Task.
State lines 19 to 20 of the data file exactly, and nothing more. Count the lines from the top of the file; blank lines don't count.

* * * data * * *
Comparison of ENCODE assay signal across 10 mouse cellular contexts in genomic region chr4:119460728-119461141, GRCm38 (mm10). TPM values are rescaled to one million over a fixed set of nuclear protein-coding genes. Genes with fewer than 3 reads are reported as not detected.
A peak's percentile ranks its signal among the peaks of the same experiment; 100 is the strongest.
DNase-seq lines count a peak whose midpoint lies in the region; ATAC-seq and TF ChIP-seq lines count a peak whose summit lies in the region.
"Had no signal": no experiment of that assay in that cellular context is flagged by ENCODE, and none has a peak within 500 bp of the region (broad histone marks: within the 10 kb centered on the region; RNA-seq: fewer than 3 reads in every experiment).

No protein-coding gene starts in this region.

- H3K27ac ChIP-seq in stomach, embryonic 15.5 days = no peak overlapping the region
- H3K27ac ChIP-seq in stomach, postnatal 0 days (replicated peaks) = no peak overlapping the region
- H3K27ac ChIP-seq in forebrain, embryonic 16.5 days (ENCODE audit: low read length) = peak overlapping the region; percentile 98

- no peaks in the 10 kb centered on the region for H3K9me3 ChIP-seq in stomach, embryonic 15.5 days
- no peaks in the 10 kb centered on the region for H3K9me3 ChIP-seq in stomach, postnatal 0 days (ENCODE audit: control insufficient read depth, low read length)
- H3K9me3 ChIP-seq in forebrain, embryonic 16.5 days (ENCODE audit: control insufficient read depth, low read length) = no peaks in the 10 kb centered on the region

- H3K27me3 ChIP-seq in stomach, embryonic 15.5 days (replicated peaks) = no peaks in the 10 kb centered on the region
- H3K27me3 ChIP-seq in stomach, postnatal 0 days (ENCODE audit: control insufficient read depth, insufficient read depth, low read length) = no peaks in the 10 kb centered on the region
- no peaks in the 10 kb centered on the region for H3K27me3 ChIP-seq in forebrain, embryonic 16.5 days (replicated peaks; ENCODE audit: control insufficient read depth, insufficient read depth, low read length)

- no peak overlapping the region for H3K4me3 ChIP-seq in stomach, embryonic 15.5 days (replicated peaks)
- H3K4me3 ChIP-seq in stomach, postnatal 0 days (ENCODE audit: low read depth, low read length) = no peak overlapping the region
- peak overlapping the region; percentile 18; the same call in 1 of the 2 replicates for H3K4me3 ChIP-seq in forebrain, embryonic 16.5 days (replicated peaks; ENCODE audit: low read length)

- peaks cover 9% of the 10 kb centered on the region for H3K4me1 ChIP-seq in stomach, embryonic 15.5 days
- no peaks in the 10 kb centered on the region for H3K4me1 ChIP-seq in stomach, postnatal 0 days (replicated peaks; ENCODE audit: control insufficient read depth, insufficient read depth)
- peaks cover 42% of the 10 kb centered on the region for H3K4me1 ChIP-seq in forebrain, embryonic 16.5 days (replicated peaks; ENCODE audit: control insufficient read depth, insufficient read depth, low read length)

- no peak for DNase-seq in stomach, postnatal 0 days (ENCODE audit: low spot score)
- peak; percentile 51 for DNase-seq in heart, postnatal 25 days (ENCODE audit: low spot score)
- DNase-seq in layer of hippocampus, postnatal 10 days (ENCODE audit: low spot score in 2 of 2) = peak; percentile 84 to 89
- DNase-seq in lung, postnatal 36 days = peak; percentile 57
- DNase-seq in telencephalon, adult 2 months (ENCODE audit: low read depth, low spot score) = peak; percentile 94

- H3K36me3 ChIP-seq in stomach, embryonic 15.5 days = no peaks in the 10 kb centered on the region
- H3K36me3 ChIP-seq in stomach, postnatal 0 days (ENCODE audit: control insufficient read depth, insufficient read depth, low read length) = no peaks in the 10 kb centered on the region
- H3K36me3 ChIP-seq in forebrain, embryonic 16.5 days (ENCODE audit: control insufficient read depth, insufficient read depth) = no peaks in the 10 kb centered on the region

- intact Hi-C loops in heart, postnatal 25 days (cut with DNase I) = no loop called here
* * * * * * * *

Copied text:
- no peaks in the 10 kb centered on the region for H3K4me1 ChIP-seq in stomach, postnatal 0 days (replicated peaks; ENCODE audit: control insufficient read depth, insufficient read depth)
- peaks cover 42% of the 10 kb centered on the region for H3K4me1 ChIP-seq in forebrain, embryonic 16.5 days (replicated peaks; ENCODE audit: control insufficient read depth, insufficient read depth, low read length)